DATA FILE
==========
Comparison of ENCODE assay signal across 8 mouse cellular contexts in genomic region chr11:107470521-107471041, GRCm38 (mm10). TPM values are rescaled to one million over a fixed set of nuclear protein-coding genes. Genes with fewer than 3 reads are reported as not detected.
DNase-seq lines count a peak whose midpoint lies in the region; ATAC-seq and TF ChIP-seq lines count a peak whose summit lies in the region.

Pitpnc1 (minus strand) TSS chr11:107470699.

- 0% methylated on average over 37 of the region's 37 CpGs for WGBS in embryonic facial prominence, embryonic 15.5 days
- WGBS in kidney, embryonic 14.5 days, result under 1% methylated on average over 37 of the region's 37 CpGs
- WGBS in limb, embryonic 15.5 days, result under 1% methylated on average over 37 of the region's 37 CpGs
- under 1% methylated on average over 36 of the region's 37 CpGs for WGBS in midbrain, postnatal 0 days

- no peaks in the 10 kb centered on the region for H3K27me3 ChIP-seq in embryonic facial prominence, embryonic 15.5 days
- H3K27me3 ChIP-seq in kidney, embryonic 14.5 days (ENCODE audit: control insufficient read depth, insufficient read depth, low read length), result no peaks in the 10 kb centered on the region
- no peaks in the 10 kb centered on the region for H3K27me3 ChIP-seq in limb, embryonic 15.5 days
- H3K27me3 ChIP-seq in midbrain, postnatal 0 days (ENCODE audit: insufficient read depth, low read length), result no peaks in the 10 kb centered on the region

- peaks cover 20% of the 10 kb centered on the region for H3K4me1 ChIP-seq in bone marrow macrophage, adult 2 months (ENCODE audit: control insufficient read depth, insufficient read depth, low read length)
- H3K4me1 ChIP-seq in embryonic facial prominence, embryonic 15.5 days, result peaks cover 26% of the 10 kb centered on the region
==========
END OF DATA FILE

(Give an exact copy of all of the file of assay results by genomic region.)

Comparison of ENCODE assay signal across 8 mouse cellular contexts in genomic region chr11:107470521-107471041, GRCm38 (mm10). TPM values are rescaled to one million over a fixed set of nuclear protein-coding genes. Genes with fewer than 3 reads are reported as not detected.
DNase-seq lines count a peak whose midpoint lies in the region; ATAC-seq and TF ChIP-seq lines count a peak whose summit lies in the region.

Pitpnc1 (minus strand) TSS chr11:107470699.

- 0% methylated on average over 37 of the region's 37 CpGs for WGBS in embryonic facial prominence, embryonic 15.5 days
- WGBS in kidney, embryonic 14.5 days, result under 1% methylated on average over 37 of the region's 37 CpGs
- WGBS in limb, embryonic 15.5 days, result under 1% methylated on average over 37 of the region's 37 CpGs
- under 1% methylated on average over 36 of the region's 37 CpGs for WGBS in midbrain, postnatal 0 days

- no peaks in the 10 kb centered on the region for H3K27me3 ChIP-seq in embryonic facial prominence, embryonic 15.5 days
- H3K27me3 ChIP-seq in kidney, embryonic 14.5 days (ENCODE audit: control insufficient read depth, insufficient read depth, low read length), result no peaks in the 10 kb centered on the region
- no peaks in the 10 kb centered on the region for H3K27me3 ChIP-seq in limb, embryonic 15.5 days
- H3K27me3 ChIP-seq in midbrain, postnatal 0 days (ENCODE audit: insufficient read depth, low read length), result no peaks in the 10 kb centered on the region

- peaks cover 20% of the 10 kb centered on the region for H3K4me1 ChIP-seq in bone marrow macrophage, adult 2 months (ENCODE audit: control insufficient read depth, insufficient read depth, low read length)
- H3K4me1 ChIP-seq in embryonic facial prominence, embryonic 15.5 days, result peaks cover 26% of the 10 kb centered on the region